From a genetic point of view, are individuals, well, individuals? Can there be conflict between different parts of an individual’s genome? To learn about intragenomic conflict, see:
Cosmides, L. & Tooby, J. (1981). Cytoplasmic inheritance and intragenomic conflict. Journal of Theoretical Biology, 89, 83-129.
Why not clone? Why do most long-lived, low-fecundity organisms reproduce sexually? What is the adaptive function of sexual recombination? Why is there so much genetic polymorphism? To find out, see:
Tooby J. (1982). Pathogens, polymorphism, and the evolution of sex. Journal of Theoretical Biology, 97, 557-576.
Does genomic imprinting and the potential for cross-generational epigenetic inheritance select for systems that regulate development across generations? To find out, see:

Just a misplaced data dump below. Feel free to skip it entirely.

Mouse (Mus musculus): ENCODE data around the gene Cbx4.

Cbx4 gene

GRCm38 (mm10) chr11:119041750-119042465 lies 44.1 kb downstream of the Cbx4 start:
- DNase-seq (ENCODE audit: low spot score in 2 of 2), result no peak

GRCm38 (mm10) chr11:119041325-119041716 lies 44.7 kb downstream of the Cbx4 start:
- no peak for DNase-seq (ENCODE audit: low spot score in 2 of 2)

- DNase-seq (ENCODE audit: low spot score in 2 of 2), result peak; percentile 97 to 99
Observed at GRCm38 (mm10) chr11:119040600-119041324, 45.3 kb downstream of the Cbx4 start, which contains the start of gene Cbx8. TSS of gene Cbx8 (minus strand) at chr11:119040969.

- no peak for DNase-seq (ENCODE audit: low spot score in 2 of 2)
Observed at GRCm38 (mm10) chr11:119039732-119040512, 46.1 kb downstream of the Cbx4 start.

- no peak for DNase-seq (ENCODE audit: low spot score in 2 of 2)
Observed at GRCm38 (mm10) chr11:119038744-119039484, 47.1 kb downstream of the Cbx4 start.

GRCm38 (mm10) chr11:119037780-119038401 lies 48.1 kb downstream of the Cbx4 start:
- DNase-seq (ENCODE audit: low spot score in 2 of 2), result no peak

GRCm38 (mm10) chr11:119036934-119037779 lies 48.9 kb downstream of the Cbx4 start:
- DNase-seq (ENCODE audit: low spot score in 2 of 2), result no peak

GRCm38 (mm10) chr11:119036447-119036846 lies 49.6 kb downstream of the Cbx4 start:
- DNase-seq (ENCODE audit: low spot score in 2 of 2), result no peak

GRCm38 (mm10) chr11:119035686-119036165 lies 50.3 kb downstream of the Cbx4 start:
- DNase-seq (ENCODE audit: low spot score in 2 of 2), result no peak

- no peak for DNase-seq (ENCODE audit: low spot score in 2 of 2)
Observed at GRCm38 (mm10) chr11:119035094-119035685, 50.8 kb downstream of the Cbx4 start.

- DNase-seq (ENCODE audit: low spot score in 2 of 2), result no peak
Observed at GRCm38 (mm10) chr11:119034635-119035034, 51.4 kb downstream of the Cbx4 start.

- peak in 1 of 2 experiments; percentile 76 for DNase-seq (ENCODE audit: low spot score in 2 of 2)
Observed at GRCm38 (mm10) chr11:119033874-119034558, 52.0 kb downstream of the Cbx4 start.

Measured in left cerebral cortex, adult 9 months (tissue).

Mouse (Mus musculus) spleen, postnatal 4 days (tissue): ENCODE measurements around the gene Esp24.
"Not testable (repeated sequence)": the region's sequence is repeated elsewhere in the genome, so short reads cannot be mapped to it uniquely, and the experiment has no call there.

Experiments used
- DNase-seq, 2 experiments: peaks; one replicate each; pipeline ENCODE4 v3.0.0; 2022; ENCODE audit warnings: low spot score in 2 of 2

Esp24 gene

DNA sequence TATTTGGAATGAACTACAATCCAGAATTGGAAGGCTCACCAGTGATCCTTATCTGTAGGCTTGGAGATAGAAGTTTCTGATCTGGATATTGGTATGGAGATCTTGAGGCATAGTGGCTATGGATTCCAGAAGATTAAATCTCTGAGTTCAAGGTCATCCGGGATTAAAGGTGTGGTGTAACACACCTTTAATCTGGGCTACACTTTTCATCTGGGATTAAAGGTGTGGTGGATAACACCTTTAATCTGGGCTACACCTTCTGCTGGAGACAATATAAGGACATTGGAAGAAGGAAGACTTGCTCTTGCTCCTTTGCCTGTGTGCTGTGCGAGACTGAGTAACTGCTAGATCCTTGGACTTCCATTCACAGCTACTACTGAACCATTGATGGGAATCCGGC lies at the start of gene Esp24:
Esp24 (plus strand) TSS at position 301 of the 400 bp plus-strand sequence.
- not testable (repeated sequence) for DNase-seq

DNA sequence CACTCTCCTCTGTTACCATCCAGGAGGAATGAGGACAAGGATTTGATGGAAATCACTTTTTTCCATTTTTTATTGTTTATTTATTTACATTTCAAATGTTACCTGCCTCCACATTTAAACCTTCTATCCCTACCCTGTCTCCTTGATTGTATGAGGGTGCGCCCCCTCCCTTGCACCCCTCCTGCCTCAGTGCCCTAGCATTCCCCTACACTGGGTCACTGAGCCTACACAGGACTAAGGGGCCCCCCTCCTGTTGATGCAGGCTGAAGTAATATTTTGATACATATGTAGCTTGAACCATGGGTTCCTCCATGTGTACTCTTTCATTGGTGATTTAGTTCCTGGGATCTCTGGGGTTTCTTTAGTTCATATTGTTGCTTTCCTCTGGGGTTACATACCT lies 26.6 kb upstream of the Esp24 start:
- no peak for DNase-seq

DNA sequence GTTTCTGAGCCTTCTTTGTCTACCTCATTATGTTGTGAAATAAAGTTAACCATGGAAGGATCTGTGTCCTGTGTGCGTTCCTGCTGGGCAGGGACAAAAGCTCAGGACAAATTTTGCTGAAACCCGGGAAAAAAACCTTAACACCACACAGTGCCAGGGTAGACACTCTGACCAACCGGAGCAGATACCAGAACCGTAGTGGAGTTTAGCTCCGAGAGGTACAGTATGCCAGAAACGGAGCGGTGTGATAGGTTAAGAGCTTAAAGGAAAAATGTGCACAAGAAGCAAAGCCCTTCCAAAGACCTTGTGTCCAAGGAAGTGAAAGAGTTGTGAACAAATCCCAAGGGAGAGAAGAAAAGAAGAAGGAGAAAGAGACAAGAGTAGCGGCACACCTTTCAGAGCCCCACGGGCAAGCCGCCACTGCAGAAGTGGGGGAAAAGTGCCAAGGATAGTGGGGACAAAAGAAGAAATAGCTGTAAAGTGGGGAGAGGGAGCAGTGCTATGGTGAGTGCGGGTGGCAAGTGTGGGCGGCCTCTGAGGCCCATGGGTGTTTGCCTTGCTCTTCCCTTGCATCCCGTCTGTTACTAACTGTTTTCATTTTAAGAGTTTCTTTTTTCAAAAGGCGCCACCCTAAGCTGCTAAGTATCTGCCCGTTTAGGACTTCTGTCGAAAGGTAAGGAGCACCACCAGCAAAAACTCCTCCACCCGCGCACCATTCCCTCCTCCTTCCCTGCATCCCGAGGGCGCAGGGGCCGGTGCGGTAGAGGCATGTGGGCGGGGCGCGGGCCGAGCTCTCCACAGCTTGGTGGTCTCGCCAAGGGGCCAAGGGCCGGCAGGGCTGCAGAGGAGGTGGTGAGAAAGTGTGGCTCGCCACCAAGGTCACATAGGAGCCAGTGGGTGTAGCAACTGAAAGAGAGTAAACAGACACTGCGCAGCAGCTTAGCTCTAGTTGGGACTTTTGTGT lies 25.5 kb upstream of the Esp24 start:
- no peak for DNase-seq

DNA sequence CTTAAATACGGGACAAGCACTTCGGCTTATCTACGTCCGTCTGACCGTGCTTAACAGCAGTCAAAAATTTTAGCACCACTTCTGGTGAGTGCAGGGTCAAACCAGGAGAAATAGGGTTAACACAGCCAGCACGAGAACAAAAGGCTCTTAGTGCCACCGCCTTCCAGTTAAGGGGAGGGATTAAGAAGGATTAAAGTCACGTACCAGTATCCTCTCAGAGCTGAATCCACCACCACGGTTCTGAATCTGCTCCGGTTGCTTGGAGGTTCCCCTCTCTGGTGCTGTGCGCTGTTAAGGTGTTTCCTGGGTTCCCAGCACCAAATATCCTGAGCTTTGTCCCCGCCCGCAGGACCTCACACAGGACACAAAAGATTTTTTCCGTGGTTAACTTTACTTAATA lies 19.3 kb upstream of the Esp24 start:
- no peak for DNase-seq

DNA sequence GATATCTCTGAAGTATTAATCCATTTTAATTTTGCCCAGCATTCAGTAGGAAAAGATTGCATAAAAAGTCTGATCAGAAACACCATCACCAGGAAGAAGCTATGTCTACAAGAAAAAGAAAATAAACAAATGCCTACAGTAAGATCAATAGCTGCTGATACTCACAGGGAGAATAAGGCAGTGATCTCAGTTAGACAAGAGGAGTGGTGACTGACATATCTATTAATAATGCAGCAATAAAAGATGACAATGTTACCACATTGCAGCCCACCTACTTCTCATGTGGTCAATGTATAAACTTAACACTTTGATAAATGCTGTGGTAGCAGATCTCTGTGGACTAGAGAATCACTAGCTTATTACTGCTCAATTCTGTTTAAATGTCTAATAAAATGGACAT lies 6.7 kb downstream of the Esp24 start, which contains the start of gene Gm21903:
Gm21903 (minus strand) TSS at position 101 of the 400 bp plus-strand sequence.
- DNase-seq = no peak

Tooby, J., Cosmides, L. & Barrett, H. C. (2003). The second law of thermodynamics is the first law of psychology: Evolutionary developmental psychology and the theory of tandem, coordinated inheritances. Psychological Bulletin, 129(6), 858-865.
What is the difference between an adaptationist and a phylogenetic approach? Which is more useful for a psychologist trying to reconstruct the architecture of the human mind? To find out, see:
Tooby, J. & Cosmides, L. (1989). Adaptation versus phylogeny: The role of animal psychology in the study of human behavior. International Journal of Comparative Psychology, 2, 105-118.
What is the cognitive niche? How can behavioral ecology be used to help reconstruct hominid behavioral evolution? See:
Tooby J. and DeVore, I. (1987). The reconstruction of hominid behavioral evolution through strategic modeling. In: Primate Models of Hominid Behavior, W. Kinzey (Ed.) New York: SUNY Press.